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The strategies of Satan, Part 1: The “Jezebel” tactic


First in a series on spiritual warfare: The satanic attack that exploits our fear, lust, wounds and lukewarmness

“But I have this against you, that you tolerate the woman Jezebel…” (Rev. 2:20) “Jezebel” is a name that is reviled throughout Scripture and Christian history. Parents would no more name their child “Jezebel” than they would name their child “Judas Iscariot.” We see her as an idolater queen in Israel in 1 Kings and 2 Kings, and we see her name denounced as a false and seducing prophetess in the Book of Revelation. What does she represent?

Beyond her historical identity in ancient Israel, Jezebel has come to be known as an “archetype,” that is, as a model or standard, of wickedness—specifically: seduction, manipulation, idolatry and murder. She represents a hatred of authentic prophecy and religious authority. As such, “Jezebel” is a human name for a satanic strategy—a strategy that depends on our fear, lust, weakness and lukewarmness to succeed. Studying that strategy, noting where, how and why it works, is the first step towards overcoming that evil design.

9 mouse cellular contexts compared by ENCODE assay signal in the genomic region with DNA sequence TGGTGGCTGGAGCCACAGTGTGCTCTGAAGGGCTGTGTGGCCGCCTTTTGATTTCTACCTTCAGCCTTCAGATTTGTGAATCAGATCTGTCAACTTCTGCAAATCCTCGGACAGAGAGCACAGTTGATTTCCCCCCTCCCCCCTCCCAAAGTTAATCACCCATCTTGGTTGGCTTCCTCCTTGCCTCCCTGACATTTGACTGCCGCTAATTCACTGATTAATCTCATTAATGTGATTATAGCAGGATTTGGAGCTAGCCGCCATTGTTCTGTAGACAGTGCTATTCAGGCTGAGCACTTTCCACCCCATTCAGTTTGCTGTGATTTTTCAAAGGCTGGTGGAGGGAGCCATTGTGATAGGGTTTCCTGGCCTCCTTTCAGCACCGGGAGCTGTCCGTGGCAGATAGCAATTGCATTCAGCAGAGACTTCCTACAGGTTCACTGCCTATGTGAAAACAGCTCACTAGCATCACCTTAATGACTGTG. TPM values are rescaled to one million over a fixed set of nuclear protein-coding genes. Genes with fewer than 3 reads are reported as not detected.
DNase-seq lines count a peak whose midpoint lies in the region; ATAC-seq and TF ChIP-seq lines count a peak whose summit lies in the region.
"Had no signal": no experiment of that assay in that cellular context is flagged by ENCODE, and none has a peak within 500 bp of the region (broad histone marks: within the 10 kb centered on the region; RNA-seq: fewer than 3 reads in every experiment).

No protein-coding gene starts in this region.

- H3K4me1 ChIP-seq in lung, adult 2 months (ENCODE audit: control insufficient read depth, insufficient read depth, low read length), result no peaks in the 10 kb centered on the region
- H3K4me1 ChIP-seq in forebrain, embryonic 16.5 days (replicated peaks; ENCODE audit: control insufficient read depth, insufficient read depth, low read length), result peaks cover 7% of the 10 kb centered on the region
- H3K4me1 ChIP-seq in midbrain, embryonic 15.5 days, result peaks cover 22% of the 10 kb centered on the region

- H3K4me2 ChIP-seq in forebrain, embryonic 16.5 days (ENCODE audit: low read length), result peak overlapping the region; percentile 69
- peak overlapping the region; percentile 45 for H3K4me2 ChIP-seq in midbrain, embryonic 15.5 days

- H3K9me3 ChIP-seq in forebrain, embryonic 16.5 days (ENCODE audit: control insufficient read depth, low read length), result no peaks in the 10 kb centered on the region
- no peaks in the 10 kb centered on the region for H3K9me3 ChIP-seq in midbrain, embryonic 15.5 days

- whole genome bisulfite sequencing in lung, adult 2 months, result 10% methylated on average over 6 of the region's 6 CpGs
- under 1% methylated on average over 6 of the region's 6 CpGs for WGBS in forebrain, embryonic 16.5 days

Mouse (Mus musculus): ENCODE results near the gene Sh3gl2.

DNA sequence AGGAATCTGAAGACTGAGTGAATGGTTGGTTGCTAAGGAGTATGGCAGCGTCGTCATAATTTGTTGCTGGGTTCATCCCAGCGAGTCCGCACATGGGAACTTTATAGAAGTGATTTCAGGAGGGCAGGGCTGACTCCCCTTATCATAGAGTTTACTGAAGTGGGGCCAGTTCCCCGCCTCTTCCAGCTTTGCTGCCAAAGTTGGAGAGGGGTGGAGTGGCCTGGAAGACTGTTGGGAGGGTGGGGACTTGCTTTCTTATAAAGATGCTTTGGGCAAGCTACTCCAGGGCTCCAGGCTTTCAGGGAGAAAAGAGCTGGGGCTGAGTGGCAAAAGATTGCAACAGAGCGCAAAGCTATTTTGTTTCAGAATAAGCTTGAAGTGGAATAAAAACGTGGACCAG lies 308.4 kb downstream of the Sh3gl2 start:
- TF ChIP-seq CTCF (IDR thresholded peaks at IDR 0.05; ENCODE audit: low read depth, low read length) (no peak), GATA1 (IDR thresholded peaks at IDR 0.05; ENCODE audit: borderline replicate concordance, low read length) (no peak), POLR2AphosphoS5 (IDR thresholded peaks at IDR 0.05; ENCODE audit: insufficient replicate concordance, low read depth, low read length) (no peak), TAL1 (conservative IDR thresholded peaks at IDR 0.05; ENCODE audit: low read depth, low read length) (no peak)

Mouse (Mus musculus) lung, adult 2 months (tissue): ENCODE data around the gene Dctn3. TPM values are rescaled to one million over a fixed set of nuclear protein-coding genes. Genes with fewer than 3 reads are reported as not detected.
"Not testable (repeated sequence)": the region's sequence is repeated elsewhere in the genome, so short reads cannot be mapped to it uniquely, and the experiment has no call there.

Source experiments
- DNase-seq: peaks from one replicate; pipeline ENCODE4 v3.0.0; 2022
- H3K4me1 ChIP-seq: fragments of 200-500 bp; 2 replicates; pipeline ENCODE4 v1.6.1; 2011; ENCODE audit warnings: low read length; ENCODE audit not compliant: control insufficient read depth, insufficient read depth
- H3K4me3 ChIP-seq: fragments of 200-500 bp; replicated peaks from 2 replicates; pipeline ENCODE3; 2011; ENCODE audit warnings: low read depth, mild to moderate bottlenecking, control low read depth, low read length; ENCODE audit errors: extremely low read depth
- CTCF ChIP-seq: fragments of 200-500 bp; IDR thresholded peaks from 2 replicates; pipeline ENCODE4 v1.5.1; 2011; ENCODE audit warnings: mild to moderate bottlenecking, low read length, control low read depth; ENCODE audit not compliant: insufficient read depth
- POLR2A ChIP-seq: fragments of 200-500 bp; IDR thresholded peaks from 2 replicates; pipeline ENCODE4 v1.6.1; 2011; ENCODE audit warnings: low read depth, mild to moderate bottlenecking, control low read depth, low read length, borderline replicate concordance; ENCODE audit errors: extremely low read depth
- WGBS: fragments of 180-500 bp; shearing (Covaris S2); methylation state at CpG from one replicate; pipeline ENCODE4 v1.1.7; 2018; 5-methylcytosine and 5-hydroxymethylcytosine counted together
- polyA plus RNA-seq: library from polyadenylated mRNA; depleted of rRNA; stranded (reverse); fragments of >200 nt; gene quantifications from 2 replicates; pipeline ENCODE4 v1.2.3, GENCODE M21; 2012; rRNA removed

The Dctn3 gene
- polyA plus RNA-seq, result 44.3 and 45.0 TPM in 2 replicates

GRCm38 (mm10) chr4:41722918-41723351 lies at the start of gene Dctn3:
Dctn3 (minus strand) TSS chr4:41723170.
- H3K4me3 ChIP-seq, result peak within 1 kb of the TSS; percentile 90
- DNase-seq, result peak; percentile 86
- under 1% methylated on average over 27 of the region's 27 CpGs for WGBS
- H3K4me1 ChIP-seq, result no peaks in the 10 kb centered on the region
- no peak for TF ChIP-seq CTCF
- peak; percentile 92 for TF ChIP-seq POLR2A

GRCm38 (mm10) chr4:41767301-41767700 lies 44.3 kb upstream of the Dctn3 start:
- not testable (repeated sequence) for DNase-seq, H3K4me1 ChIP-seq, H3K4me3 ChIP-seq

Saint Ignatius Loyola, calling Satan “the enemy of our human nature,” compares him to a general preparing to lay siege to a fortress. The general attacks on the weakest side. Likewise, Satan “…studies from all sides our theological, cardinal and moral virtues. Wherever he finds us weakest and most in need regarding our eternal salvation, there he attacks and tries to take us by storm.”

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